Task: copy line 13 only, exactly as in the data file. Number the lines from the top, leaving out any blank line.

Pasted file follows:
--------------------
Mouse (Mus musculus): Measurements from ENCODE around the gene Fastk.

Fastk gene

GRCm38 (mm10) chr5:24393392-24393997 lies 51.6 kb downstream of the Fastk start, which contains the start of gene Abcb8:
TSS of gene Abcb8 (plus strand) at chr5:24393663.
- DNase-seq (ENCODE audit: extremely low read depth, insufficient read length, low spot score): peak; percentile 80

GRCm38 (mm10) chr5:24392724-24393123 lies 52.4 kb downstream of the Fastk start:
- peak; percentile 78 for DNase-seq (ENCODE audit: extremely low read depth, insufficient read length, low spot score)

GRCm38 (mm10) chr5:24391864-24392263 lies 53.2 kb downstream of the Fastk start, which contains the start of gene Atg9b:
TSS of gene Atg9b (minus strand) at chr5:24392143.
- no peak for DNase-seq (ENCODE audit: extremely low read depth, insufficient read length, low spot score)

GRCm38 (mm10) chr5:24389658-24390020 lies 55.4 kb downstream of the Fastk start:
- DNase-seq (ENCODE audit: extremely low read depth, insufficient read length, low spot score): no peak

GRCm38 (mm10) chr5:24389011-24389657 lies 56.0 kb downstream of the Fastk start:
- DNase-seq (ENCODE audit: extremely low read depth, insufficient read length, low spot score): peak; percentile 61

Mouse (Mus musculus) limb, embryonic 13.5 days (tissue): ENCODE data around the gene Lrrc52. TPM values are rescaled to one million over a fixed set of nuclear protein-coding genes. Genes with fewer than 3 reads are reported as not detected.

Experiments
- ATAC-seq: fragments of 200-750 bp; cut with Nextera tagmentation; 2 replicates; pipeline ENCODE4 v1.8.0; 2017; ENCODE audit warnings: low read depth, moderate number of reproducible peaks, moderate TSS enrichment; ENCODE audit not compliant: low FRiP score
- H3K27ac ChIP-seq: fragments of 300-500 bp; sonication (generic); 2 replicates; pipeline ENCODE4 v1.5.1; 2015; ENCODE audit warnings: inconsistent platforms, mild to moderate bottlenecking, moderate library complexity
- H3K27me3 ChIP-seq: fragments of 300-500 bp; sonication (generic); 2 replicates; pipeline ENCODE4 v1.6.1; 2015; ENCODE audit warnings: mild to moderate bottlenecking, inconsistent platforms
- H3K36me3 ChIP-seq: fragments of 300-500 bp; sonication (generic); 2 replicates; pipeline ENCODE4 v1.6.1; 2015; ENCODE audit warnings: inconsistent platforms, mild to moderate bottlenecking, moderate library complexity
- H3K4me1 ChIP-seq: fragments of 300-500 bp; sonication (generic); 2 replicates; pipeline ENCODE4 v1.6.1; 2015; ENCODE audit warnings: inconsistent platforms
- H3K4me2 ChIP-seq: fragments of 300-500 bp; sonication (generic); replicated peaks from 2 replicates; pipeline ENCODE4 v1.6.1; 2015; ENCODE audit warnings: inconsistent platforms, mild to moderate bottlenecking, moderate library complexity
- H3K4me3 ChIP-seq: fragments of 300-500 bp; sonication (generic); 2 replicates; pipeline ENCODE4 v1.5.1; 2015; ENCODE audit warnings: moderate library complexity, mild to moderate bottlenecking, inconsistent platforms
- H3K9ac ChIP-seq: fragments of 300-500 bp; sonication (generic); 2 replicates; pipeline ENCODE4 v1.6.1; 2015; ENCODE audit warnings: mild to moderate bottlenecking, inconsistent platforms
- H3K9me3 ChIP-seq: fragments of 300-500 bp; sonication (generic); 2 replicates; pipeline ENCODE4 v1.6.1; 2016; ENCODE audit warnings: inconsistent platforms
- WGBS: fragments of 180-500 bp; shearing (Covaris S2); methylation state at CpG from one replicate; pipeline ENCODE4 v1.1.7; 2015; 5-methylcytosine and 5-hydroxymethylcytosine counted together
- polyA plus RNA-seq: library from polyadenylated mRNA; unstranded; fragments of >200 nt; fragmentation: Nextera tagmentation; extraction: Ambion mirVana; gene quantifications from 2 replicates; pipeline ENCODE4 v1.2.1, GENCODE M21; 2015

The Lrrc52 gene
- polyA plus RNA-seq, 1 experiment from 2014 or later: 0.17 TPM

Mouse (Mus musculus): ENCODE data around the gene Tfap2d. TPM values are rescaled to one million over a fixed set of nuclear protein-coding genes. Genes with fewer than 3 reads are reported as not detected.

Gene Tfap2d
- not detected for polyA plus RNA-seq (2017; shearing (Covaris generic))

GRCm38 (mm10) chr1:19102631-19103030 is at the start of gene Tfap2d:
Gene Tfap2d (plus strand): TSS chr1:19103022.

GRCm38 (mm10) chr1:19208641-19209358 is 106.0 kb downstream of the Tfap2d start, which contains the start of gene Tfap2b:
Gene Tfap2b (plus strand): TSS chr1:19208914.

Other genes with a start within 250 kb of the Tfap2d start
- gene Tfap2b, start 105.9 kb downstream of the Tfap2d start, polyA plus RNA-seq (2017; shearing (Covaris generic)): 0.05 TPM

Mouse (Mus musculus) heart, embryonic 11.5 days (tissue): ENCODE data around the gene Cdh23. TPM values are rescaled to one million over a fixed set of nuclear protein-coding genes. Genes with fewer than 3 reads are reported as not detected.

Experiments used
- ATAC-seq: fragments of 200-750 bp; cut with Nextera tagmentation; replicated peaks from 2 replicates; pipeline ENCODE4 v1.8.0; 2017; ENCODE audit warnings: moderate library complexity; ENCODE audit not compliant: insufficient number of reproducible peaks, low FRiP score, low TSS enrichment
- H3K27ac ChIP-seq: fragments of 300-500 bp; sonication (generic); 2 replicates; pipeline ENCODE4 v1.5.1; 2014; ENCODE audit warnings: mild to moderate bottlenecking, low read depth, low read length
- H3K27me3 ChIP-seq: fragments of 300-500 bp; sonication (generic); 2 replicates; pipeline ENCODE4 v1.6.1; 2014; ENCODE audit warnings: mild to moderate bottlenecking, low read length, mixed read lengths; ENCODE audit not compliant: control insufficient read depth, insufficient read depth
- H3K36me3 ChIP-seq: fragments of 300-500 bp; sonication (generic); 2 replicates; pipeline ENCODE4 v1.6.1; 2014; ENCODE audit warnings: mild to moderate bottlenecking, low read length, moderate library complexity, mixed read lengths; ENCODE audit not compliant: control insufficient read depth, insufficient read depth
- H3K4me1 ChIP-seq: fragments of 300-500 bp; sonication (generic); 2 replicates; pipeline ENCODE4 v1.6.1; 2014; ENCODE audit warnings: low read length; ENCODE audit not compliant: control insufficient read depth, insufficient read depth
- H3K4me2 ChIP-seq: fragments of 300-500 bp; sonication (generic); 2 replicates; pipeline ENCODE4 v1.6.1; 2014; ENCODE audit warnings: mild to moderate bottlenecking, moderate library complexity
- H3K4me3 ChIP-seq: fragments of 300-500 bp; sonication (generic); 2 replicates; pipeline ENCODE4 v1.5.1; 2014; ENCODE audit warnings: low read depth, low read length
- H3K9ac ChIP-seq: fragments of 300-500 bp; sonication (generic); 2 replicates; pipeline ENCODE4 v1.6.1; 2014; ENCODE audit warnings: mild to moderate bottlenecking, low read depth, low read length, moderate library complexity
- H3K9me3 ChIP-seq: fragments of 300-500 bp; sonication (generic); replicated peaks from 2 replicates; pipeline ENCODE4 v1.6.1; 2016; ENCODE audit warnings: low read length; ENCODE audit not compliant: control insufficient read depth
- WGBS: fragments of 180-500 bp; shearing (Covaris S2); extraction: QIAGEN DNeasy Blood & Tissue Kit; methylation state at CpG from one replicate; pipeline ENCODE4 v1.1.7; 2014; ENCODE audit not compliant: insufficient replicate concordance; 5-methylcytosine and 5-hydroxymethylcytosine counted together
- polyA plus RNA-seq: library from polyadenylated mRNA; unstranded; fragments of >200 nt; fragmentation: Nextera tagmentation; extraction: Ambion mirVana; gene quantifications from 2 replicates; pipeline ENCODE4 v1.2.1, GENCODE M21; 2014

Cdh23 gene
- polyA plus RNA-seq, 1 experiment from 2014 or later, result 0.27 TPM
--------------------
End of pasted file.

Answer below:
GRCm38 (mm10) chr5:24389011-24389657 lies 56.0 kb downstream of the Fastk start: